This is a smallish novel by the South Korean writer Hwang Sok-yong. This book follows too different and seemingly unconnected (surprise, you spend the whole novel looking for that connection) narrators. The first is Park Minwoo, a divorced architect near the end of his career (in his 60s) when at a lecture he is given a note from an old friend in his old neighborhood looking to reconnect with him. He emails her, and begins a small correspondence. Through this correspondence he also reads her journals and mini-biography that she sends him that talks about their shared experiences, a small romance, the neighborhood her left, and the unstable political situation during the dictatorship in the 1980s.
The other narrative voice involves a woman in her late 20s first working in a convenience store while also pursuing a career in writing for the theater. We are unsure of her connection to the other narrative except that she is friends with a young man who has the first name as the older man. We learn more about their friendship as they get to know each other better.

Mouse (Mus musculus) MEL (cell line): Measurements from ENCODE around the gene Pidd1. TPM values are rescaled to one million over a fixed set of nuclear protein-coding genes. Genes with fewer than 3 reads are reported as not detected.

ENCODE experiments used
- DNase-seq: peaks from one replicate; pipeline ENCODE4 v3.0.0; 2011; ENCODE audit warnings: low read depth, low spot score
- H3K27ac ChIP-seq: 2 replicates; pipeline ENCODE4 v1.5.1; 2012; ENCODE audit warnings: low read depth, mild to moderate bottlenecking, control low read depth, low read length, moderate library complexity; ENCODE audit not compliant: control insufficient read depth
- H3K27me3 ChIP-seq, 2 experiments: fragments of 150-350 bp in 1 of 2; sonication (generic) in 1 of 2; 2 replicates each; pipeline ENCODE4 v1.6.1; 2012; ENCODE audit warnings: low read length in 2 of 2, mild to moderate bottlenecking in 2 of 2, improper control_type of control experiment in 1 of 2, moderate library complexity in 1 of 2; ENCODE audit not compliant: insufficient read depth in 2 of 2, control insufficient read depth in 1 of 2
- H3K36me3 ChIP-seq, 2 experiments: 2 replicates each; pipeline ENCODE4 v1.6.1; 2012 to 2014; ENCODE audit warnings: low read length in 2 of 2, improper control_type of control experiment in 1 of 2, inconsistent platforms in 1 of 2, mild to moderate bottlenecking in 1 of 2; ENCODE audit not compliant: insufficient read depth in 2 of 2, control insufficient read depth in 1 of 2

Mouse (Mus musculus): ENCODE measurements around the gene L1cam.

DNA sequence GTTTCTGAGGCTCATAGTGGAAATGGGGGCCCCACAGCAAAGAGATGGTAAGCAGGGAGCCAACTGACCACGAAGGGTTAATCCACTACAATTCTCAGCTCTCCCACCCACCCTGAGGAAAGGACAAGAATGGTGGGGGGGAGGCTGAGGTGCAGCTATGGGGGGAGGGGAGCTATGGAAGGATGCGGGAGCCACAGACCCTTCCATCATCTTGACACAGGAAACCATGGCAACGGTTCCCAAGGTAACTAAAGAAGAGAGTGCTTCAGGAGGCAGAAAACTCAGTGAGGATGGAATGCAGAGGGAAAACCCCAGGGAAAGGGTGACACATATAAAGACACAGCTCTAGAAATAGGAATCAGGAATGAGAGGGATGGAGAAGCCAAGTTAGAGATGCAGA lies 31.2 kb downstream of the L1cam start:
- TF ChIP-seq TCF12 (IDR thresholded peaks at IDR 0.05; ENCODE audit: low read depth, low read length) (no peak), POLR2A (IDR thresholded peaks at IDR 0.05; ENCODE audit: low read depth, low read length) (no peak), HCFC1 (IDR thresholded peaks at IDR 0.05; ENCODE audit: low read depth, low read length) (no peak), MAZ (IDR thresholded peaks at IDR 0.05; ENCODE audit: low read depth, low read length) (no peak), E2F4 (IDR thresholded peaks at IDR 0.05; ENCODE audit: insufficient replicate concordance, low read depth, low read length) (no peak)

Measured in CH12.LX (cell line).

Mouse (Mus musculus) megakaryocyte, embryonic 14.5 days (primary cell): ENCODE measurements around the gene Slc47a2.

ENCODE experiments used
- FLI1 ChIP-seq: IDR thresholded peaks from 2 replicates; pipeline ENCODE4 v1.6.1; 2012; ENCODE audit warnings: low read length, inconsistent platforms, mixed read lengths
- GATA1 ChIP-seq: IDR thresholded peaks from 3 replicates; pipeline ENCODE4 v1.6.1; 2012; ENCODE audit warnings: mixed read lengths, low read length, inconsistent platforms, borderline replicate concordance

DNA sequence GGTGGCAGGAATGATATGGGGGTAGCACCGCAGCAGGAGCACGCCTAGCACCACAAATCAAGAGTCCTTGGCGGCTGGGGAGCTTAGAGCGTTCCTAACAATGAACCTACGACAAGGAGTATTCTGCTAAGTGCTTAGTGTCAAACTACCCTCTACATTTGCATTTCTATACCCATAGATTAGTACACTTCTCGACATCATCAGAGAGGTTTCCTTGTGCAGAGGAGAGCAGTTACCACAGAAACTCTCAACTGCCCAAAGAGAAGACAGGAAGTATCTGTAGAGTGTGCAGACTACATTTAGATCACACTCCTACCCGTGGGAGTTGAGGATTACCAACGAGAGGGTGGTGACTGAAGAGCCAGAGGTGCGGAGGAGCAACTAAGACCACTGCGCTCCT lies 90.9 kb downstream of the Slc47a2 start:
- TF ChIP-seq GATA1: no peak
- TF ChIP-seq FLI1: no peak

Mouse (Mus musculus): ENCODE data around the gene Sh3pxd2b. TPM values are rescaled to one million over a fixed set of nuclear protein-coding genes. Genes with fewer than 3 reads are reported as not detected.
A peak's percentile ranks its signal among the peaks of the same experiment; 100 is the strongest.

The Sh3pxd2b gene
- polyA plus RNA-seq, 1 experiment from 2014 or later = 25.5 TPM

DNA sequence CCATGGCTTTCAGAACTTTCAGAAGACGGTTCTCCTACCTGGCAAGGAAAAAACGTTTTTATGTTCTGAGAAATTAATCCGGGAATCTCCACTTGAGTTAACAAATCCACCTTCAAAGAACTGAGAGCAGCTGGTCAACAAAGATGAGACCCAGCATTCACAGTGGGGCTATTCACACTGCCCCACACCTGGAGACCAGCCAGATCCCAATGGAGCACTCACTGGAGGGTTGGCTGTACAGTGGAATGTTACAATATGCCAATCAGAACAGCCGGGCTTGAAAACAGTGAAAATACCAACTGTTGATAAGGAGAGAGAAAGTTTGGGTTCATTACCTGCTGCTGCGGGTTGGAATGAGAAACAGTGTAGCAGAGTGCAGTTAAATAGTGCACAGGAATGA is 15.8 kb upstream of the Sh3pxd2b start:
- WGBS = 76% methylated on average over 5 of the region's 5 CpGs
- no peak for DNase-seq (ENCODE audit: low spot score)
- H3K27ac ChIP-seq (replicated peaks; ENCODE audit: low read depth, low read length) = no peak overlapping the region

The novel is about one’s past, and past relationships and the ways in which our choices do impact others, even when they might be small, and it’s about the passage of time. The novel is relatively small in scope and very close-guarded. I found myself waiting and waiting for another shoe to drop throughout because there was clearly some kind of reveal coming down the pike as the two narrative voices got closer and closer.